“Of course, my dear, I am very glad that you are going to get such a lift.”
“My lift is marrying the man I love.”
“That of course is all right. I have nothing on earth to say against it. And I will say that through it all you have behaved as a young woman should. I don’t think you meant to throw yourself at him.”
“But as it has turned up, you have to go one way and me another.”
“But it must be so. The Squire of Bragton is the Squire, and his wife must act accordingly. Of course you’ll be visiting at Rufford and Hampton Wick, and all the places. I know very well who I am, and what I came from. I’m not a bit ashamed of myself, but I’m not going to stick myself up with my betters.”
“Then mamma, I shall come and be married from here.”
“It’s too late for that now, my dear.”
“No; — it is not” And then a couple of tears began to roll down from her eyes. “I won’t be married without your coming in to see me the night before, and being with me in the morning when I dress. Haven’t I been a good child to you, mamma?” Then the step-mother began to cry also. “Haven’t I, mamma?”
“Yes, my dear,” whimpered the poor woman.
“And won’t you be my mamma to the last; — won’t you?” And she threw her arms round her step-mother’s neck and kissed her. “I won’t go one way, and you another. He doesn’t wish it. It is quite different from that. I don’t care a straw for Hampton Wick and Rufford; but I will never be separated from you and the girls and papa. Say you will come, mamma. I will not let you go till you say you will come.” Of course she had her own way, and Mrs. Masters had to feel with a sore heart that she also must go out Ushanting. She knew, that in spite of her domestic powers, she would be stricken dumb in the drawing-room at Bragton and was unhappy.
Mary had another scheme in which she was less fortunate. She took it into her head that Larry Twentyman might possibly be induced to come to her wedding. She had heard how he had ridden and gained honour for himself on the day that the hounds killed their fox at Norrington, and thought that perhaps her own message to him had induced him so far to return to his old habits. And now she longed to ask him, for her sake, to be happy once again. If any girl ever loved the man she was going to marry with all her heart, this girl loved Reginald Morton. He had been to her, when her love was hopeless, so completely the master of her heart that she could not realise the possibility of affection for another. But yet she was pervaded by a tenderness of feeling in regard to Larry which was love also, though love altogether of another kind. She thought of him daily. His future well-being was one of the cares of her life. That her husband might be able to call him a friend was among her prayers. Had anybody spoken ill of him in her presence she would have resented it hotly. Had she been told that another girl had consented to be his wife, she would have thought that girl to be happy in her destiny. When she heard that he was leading a wretched, moping, aimless life for her sake, her heart was sad within her. It was necessary to the completion of her happiness that Larry should recover his tone of mind and be her friend. “Reg,” she said, leaning on his arm out in the park, “I want you to do me a favour.”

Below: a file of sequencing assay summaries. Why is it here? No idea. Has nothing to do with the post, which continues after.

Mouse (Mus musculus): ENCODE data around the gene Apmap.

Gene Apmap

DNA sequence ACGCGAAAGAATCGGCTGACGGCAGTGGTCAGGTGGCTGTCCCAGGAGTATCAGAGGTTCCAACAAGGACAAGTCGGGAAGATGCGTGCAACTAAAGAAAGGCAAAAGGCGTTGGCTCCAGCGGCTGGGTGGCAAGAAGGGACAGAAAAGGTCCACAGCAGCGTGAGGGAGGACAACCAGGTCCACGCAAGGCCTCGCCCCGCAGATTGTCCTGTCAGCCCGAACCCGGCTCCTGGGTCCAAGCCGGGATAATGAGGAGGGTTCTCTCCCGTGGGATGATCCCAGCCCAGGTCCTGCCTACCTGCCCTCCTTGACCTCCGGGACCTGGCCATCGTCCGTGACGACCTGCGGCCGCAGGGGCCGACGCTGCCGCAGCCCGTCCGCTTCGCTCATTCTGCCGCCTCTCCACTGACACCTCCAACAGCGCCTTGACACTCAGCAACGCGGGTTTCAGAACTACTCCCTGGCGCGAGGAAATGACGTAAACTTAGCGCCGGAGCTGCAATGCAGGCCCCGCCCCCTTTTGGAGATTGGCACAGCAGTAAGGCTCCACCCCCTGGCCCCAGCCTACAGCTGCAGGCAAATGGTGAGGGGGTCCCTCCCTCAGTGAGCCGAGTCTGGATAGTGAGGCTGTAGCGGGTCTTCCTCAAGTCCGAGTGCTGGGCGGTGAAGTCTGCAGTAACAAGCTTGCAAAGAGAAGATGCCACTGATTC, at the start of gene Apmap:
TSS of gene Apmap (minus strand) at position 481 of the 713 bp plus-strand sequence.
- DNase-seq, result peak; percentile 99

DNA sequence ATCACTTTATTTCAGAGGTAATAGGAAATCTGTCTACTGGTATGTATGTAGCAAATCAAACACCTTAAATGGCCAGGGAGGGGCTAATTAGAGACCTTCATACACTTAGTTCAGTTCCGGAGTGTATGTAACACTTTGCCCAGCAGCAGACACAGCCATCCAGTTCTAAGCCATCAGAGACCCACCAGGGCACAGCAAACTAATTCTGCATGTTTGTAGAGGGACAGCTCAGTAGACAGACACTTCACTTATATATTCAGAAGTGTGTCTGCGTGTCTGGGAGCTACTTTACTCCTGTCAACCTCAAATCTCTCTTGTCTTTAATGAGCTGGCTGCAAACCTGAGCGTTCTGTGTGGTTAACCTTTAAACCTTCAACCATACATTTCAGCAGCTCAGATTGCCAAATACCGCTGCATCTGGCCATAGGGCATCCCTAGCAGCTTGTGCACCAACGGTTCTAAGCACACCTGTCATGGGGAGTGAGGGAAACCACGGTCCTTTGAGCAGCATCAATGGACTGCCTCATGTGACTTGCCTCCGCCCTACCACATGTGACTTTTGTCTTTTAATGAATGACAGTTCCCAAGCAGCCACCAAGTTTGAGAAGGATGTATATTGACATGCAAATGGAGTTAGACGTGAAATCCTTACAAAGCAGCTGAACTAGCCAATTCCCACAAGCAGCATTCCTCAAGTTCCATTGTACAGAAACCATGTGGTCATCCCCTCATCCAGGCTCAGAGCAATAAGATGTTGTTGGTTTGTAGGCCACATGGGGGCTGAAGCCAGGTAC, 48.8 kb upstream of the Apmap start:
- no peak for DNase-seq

“Watch and chain?”
“Don’t be an idiot. You know I’ve got a watch and chain.”
“Some girls like two. To have the wooden bridge pulled down and a stone one built.”
“If any one touched a morsel of that sacred timber he should be banished from Bragton for ever. I want you to ask Mr. Twentyman to come to our wedding.”
“Who’s to do it? Who’s to bell the cat?”
“I would sooner fight a Saracen, or ride such a horse as killed that poor major. Joking apart, I don’t see how it is to be done. Why do you wish it?”
“Because I am so fond of him.”
“Oh; — indeed!”
“If you’re a goose, I’ll hit you. I am fond of him. Next to you and my own people, and Lady Ushant, I like him best in all the world.”
“What a pity you couldn’t have put him up a little higher.”
“I used to think so too; — only I couldn’t. If anybody loved you as he did me — offered you everything he had in the world — thought that you were the best in the world, would have given his life for you, would not you be grateful?”
“I don’t know that I need wish to ask such a person to my wedding.”
“Yes, you would, if in that way you could build a bridge to bring him back to happiness. And, Reg, though you used to despise him —”
“I never despised him.”
“A little I think — before you knew him. But he is not despicable.”
“Not at all, my dear.”
“He is honest and good, and has a real heart of his own.”
“I am afraid he has parted with that”